palm flag crimeaWith continued Russian control of Crimea over a year after the February 2014 annexation of the peninsula, the U.S. must decide whether or not to take further action in the conflict. On March 10, 2015, a hearing will be held by the United States Senate Committee on Foreign Relations regarding “U.S. Policy in Ukraine: Countering Russia and Driving Reform”, following a similar hearing in the House Committee on Foreign Affairs on March 4, 2015. Russia’s appropriation of Crimea from Ukraine has forced U.S. policy decisions to be made regarding U.S. positioning in the Ukrainian crisis.

What will be significant about the upcoming hearing is not whether the United States will become involved in the Ukrainian crisis against Russia. Instead, the question will be the extent to which the U.S. will back the torn state against Russia. While we no longer live in a bipolar U.S. versus U.S.S.R world, tension between these two states will continue as long as power balancing is in play. Referring back to a 2011 writing on Russia and Soft Balancing, which on Russia’s status in a post-Cold War world in relation to the U.S., it is important to note that while Russia has declined as a bipolar power, Russia holds significant influence in our multipolar world as a balancing power. Russia’s annexation of Crimea from Ukraine, a sovereign state, demonstrated that Russia’s strength is very much present in the international community.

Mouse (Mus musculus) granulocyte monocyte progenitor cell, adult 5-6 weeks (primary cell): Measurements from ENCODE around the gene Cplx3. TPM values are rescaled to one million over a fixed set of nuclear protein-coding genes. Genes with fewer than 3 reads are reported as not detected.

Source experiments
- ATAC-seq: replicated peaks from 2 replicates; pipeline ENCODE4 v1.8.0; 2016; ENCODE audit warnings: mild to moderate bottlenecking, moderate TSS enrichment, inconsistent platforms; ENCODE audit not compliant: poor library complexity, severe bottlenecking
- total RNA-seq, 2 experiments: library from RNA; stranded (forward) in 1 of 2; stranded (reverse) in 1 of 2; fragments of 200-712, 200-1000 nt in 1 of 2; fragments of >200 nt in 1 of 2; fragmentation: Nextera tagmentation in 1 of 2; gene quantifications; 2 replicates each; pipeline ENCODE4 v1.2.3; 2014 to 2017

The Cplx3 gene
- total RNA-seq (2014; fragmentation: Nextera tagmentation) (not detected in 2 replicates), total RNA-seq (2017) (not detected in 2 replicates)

Even with a ceasefire in place, more than an estimated 6,000 people have been killed in conflict since the Russian annexation of Crimea. Idealistically, the U.S. role in Ukraine should focus on protecting Ukrainian civilians from the violence that has emerged since annexation. This sentiment has been voiced by many since the beginning of the conflict in light of the thousands that have been displaced, injured, and killed due to the conflict. However, one substantial fact exists: war is costly. In this delicate position, too much pressure on Russia can result in further armed conflict. Furthermore, involvement in Ukraine does not appeal to immediate interests of the US. Such intervention would result in significant military expenditure on the part of the U.S. in or to successfully expel Russia from Crimea – and Russia is prepared to fight.

This is not to say that Ukrainian opposition groups will be left without U.S. support. U.S. foreign policy plays a careful hand at providing indirect support to groups opposing “enemies” of U.S. interests. In this case, the U.S. will continue to provide backing of groups as a means of countering Russia, but not to the extent of implicating a U.S.-Russian war over Crimea. Although it is objectionable that humanitarian interests are still ignored in our era of globalism, tomorrow’s hearing will be indicative of how the U.S. will maintain this careful balance as a countering power to Russia in the post-Cold War rivalry.